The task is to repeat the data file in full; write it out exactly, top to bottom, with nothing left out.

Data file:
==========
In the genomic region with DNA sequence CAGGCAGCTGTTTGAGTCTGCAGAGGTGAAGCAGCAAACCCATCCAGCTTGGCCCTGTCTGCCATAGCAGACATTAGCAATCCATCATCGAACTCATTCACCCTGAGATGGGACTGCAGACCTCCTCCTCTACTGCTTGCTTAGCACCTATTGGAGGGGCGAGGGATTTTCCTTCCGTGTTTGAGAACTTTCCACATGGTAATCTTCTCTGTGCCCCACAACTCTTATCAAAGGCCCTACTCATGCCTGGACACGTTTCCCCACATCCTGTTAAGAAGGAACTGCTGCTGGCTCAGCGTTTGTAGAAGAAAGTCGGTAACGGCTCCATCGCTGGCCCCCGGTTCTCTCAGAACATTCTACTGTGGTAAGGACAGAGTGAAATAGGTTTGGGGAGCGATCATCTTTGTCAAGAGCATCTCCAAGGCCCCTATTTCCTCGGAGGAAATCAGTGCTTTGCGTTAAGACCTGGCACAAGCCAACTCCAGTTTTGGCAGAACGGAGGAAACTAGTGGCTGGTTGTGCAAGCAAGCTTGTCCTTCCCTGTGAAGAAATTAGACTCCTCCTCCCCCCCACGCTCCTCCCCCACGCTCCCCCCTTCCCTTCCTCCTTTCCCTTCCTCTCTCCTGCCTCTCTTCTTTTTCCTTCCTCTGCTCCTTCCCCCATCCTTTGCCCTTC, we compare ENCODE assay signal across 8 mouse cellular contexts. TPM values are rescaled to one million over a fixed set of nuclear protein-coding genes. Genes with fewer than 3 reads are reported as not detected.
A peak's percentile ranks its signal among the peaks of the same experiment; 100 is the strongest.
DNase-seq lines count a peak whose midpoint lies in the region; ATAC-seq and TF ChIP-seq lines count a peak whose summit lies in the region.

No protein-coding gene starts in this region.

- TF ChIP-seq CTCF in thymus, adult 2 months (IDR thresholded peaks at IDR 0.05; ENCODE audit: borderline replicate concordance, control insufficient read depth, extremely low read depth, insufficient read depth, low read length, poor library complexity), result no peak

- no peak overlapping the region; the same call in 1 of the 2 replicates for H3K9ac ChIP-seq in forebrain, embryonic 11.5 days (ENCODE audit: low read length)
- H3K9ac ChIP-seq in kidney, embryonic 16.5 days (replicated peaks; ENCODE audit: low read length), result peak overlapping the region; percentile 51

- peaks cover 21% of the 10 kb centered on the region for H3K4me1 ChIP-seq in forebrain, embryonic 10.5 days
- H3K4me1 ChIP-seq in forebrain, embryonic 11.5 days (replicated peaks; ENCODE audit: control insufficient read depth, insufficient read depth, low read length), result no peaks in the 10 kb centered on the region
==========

In the genomic region with DNA sequence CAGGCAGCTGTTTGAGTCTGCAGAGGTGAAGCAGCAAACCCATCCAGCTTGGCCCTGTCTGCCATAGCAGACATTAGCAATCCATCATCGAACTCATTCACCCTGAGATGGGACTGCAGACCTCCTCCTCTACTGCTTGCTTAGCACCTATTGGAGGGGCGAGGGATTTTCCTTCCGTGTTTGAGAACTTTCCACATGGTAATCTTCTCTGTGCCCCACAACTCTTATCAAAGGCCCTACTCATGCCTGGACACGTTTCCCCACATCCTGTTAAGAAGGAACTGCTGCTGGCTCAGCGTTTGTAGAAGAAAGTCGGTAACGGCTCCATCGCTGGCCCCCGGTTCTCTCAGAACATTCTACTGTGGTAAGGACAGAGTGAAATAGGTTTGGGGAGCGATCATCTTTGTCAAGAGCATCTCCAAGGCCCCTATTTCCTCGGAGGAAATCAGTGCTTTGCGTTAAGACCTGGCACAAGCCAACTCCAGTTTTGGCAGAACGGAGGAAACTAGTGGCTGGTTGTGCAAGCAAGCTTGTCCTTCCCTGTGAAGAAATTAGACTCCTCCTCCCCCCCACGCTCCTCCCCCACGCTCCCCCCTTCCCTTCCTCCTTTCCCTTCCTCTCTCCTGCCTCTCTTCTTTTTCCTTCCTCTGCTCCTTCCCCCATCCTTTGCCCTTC, we compare ENCODE assay signal across 8 mouse cellular contexts. TPM values are rescaled to one million over a fixed set of nuclear protein-coding genes. Genes with fewer than 3 reads are reported as not detected.
A peak's percentile ranks its signal among the peaks of the same experiment; 100 is the strongest.
DNase-seq lines count a peak whose midpoint lies in the region; ATAC-seq and TF ChIP-seq lines count a peak whose summit lies in the region.

No protein-coding gene starts in this region.

- TF ChIP-seq CTCF in thymus, adult 2 months (IDR thresholded peaks at IDR 0.05; ENCODE audit: borderline replicate concordance, control insufficient read depth, extremely low read depth, insufficient read depth, low read length, poor library complexity), result no peak

- no peak overlapping the region; the same call in 1 of the 2 replicates for H3K9ac ChIP-seq in forebrain, embryonic 11.5 days (ENCODE audit: low read length)
- H3K9ac ChIP-seq in kidney, embryonic 16.5 days (replicated peaks; ENCODE audit: low read length), result peak overlapping the region; percentile 51

- peaks cover 21% of the 10 kb centered on the region for H3K4me1 ChIP-seq in forebrain, embryonic 10.5 days
- H3K4me1 ChIP-seq in forebrain, embryonic 11.5 days (replicated peaks; ENCODE audit: control insufficient read depth, insufficient read depth, low read length), result no peaks in the 10 kb centered on the region